This outback woman is supporting her community on less than $50 a day. And she’s not the only one.
In the remote north of Western Australia, Patricia Riley is on call 24/7.
She’s the Chief Executive Officer of Pandanus Park Community, an Aboriginal community more than 2000 km north of Perth.
It has a population of less than 200 people and while Pandanus Park Community is about an hours drive to the next major town, it faces chronic issues with water quality, housing and unemployment.
Like most CEOs, Ms Riley’s job involves managing overall operations and resources, as well as liaising between government agencies and the community. It’s a full time job - she’s responsible for advocating for community residents, representing them in meetings, as well as helping people with daily tasks like healthcare and Centrelink.
Resources most Australians take for granted are Ms Riley’s responsibility in her community. Like clean water - in Panandus Park tap water is harmful for babies and the elderly, without Patricia’s advocacy the community would not have the required filter to make water drinkable.
But unlike most CEOs, Ms Riley’s income is less than $300 a week.
Also unlike most CEOs, she foots the bill for her own work expenses - like traveling hours to meetings with fuel costs of up to $1.80 a litre.
Ms Riley is on the government’s controversial work-for-the dole scheme called the Community Development Program and exceeds the minimum work requirement of 25 hours a week.
Ms Riley doesn’t get superannuation and is excluded from protections under the Fair Work Act.
The program was labelled “racist, punitive and expensive” in a report by the Australia Institute last year.
“Getting Centrelink isn’t enough, rent, electricity and putting food on the table. I have a 17-year-old daughter and two minors in my care from child protection,” she said.
Remote communities are often run by Aboriginal corporations with a board of directors made up of members from the local community. But the funds vary between communities and are dependent on factors like government funding and mining royalties.
Pandanus Park does not have enough funding for a full time CEO or to reimburse her costs in the role, says Patricia Riley.
There are hundreds of remote communities in Western Australia with people in leadership positions who are volunteers or on work-for-the-dole programs.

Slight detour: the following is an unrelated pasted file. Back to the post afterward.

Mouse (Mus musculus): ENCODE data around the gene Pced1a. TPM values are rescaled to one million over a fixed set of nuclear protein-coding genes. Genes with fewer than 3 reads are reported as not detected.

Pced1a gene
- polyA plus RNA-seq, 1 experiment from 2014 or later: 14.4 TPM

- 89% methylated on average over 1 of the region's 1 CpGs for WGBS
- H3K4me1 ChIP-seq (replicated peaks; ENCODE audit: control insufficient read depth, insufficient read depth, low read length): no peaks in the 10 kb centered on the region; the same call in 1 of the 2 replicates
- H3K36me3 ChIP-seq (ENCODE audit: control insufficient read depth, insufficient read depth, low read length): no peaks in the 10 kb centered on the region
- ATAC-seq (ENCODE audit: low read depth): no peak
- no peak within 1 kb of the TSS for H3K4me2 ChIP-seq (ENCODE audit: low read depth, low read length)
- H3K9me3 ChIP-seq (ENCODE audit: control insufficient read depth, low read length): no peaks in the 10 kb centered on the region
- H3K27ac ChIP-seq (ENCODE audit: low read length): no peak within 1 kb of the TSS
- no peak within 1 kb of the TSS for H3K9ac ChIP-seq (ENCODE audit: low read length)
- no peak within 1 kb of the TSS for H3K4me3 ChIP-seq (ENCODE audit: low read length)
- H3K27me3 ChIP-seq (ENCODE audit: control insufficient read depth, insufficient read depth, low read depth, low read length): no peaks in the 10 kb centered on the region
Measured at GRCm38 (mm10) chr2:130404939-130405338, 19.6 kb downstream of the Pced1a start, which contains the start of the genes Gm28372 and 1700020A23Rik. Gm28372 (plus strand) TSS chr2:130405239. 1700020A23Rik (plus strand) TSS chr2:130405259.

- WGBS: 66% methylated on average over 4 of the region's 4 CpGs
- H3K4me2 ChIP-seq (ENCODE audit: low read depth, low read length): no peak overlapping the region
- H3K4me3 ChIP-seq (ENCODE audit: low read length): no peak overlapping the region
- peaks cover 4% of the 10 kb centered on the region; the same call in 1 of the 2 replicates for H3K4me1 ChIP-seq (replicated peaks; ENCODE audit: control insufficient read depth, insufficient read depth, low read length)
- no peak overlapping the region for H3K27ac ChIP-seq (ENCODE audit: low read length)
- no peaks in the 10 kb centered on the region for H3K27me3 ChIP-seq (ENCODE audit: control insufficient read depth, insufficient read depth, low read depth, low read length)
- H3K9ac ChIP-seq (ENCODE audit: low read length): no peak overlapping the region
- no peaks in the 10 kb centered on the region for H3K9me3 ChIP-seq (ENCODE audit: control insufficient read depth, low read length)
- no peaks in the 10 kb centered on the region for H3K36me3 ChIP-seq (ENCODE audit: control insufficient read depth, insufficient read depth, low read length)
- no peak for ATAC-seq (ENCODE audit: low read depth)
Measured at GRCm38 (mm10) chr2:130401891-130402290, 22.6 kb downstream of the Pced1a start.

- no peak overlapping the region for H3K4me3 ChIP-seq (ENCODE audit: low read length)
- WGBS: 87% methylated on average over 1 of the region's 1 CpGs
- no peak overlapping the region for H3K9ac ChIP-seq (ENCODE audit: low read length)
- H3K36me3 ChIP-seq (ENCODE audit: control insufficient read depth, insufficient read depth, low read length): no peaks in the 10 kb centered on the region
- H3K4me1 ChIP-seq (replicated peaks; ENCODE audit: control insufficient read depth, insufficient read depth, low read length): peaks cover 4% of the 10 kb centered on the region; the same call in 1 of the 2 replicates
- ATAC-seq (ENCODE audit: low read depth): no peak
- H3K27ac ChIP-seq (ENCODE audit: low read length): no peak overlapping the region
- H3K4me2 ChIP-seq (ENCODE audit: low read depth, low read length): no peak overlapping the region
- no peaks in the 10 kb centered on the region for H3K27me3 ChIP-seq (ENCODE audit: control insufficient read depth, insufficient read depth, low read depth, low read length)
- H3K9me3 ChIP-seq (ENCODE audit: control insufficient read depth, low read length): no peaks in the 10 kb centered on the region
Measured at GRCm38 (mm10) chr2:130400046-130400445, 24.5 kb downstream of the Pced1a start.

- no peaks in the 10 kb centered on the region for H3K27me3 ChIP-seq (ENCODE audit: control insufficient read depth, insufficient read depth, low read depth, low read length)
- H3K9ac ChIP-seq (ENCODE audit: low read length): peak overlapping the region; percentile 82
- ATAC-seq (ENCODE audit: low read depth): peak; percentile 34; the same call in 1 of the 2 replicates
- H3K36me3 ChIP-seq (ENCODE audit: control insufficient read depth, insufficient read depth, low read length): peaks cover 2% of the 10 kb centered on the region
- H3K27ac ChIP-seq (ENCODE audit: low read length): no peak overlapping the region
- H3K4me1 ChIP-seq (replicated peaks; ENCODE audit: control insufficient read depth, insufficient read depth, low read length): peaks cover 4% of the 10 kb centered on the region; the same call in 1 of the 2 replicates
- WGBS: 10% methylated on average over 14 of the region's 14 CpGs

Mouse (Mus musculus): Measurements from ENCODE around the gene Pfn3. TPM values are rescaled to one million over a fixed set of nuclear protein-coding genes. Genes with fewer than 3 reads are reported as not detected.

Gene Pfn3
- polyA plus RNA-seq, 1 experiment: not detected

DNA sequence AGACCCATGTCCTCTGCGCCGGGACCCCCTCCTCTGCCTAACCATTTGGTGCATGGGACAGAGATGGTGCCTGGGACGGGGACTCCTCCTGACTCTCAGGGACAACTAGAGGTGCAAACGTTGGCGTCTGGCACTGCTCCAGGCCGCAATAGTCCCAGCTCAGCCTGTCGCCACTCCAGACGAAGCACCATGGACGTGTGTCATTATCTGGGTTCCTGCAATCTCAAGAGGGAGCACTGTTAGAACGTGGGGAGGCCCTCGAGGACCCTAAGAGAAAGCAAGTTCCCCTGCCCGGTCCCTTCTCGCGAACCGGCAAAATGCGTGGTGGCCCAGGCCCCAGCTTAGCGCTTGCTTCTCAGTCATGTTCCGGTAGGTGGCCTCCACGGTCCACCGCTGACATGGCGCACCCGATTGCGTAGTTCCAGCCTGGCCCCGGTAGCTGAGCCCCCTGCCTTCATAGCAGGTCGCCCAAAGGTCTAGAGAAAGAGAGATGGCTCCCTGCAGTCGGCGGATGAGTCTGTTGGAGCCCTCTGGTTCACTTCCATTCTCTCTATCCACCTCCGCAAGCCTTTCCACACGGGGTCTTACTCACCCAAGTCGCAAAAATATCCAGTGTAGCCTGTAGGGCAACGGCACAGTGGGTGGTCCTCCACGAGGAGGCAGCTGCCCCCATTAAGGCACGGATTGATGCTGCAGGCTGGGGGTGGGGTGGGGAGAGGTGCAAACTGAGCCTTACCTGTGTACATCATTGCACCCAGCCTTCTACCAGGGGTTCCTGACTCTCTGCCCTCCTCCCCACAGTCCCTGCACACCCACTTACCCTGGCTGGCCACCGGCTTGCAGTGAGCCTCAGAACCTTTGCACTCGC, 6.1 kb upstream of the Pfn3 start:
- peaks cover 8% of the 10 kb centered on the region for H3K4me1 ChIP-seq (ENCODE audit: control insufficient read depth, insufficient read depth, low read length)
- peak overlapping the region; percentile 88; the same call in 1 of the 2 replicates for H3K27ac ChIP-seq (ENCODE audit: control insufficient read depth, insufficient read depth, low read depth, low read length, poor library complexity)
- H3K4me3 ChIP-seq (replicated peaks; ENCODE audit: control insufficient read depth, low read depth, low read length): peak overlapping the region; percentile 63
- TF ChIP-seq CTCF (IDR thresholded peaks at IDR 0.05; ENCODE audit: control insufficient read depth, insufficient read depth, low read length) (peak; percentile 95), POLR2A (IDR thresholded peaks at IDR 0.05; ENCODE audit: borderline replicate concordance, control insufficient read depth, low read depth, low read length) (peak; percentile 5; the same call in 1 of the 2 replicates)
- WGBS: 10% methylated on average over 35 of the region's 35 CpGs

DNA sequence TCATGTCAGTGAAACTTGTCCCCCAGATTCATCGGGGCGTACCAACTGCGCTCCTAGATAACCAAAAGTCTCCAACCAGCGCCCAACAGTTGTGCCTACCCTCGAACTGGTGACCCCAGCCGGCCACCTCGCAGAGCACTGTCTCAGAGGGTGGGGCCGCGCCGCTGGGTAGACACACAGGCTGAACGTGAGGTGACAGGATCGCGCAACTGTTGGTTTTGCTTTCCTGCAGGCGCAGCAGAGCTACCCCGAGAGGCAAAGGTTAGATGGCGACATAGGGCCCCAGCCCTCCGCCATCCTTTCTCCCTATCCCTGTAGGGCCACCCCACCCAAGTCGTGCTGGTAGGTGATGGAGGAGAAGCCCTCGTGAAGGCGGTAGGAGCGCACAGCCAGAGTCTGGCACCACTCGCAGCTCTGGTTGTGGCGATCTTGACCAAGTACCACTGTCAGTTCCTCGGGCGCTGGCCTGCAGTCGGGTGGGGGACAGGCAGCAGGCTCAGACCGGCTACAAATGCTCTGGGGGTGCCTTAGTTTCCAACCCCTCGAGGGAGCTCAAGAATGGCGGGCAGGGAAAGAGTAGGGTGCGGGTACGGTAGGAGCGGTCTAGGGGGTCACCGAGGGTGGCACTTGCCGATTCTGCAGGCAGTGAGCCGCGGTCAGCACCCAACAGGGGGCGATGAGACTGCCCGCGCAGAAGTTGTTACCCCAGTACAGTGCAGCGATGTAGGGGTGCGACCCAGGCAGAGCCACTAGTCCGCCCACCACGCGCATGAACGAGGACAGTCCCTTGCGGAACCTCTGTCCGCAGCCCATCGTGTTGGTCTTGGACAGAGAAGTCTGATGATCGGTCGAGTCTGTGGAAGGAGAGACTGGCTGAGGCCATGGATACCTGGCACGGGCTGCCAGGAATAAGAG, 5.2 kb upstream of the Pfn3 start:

This was highlighted in the recent inquest into the deaths of 13 children and young people in the Kimberley Region.
The Inquest heard that CEOs from two Aboriginal communities that it visited were not paid for their work and were not being reimbursed for expenses they personally incurred in undertaking their role.
CEO’s of Aboriginal communities ought to be supported and encouraged, the inquest said.
Suicide inquest calls for better pay
It recommended a policy to ensure those who appropriately act as CEOs of their Aboriginal communities are either remunerated for their efforts or, at the very least, reimbursed for expenses incurred in executing that role.
Indigenous suicide prevention expert at the University of Western Australia Professor Pat Dudgeon said strong leaders help create empowered community, which in-turn can prevent suicides.
“We need to support communities to have strong leaders and strong governance. It’s about recovering from a history of colonisation - disempowered rather than empowered,” she said.
Pat Dudgeon is a Bardi woman from the Kimberley region and was the first Aboriginal psychologist to graduate in Australia.
She says she welcomes the inquest findings as they address the context in which most suicides take place.
“I feel like it’s the first time they are drilling down on the issue, targeting specifics at the root of this problem.”
Ms Riley said she loves her job but adequate remuneration would help create wellbeing in her community.
“CEOs should have a better wage, were more equipped and had better access to services for people who were suicidal,” Ms Riley said.